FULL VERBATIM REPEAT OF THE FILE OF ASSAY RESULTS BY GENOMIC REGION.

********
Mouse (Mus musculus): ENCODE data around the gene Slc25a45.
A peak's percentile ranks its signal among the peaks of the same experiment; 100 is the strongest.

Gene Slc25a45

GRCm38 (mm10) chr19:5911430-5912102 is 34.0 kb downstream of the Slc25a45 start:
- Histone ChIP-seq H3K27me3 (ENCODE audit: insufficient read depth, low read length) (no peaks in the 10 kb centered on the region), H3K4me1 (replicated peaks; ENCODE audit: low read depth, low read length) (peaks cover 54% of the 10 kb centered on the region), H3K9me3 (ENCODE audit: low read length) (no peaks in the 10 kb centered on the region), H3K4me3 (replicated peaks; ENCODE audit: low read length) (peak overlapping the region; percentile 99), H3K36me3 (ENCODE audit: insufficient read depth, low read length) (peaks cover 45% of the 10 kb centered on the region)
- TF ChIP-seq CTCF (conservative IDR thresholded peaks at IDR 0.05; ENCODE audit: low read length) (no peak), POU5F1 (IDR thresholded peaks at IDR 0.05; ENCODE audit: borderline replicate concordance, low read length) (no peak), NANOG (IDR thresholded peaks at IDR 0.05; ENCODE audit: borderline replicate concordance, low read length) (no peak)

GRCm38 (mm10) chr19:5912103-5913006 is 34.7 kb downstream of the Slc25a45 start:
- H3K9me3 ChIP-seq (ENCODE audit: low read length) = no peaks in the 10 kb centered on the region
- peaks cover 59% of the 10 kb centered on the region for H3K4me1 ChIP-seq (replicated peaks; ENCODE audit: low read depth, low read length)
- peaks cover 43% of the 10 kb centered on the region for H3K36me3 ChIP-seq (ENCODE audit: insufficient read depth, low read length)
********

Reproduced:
Mouse (Mus musculus): ENCODE data around the gene Slc25a45.
A peak's percentile ranks its signal among the peaks of the same experiment; 100 is the strongest.

Gene Slc25a45

GRCm38 (mm10) chr19:5911430-5912102 is 34.0 kb downstream of the Slc25a45 start:
- Histone ChIP-seq H3K27me3 (ENCODE audit: insufficient read depth, low read length) (no peaks in the 10 kb centered on the region), H3K4me1 (replicated peaks; ENCODE audit: low read depth, low read length) (peaks cover 54% of the 10 kb centered on the region), H3K9me3 (ENCODE audit: low read length) (no peaks in the 10 kb centered on the region), H3K4me3 (replicated peaks; ENCODE audit: low read length) (peak overlapping the region; percentile 99), H3K36me3 (ENCODE audit: insufficient read depth, low read length) (peaks cover 45% of the 10 kb centered on the region)
- TF ChIP-seq CTCF (conservative IDR thresholded peaks at IDR 0.05; ENCODE audit: low read length) (no peak), POU5F1 (IDR thresholded peaks at IDR 0.05; ENCODE audit: borderline replicate concordance, low read length) (no peak), NANOG (IDR thresholded peaks at IDR 0.05; ENCODE audit: borderline replicate concordance, low read length) (no peak)

GRCm38 (mm10) chr19:5912103-5913006 is 34.7 kb downstream of the Slc25a45 start:
- H3K9me3 ChIP-seq (ENCODE audit: low read length) = no peaks in the 10 kb centered on the region
- peaks cover 59% of the 10 kb centered on the region for H3K4me1 ChIP-seq (replicated peaks; ENCODE audit: low read depth, low read length)
- peaks cover 43% of the 10 kb centered on the region for H3K36me3 ChIP-seq (ENCODE audit: insufficient read depth, low read length)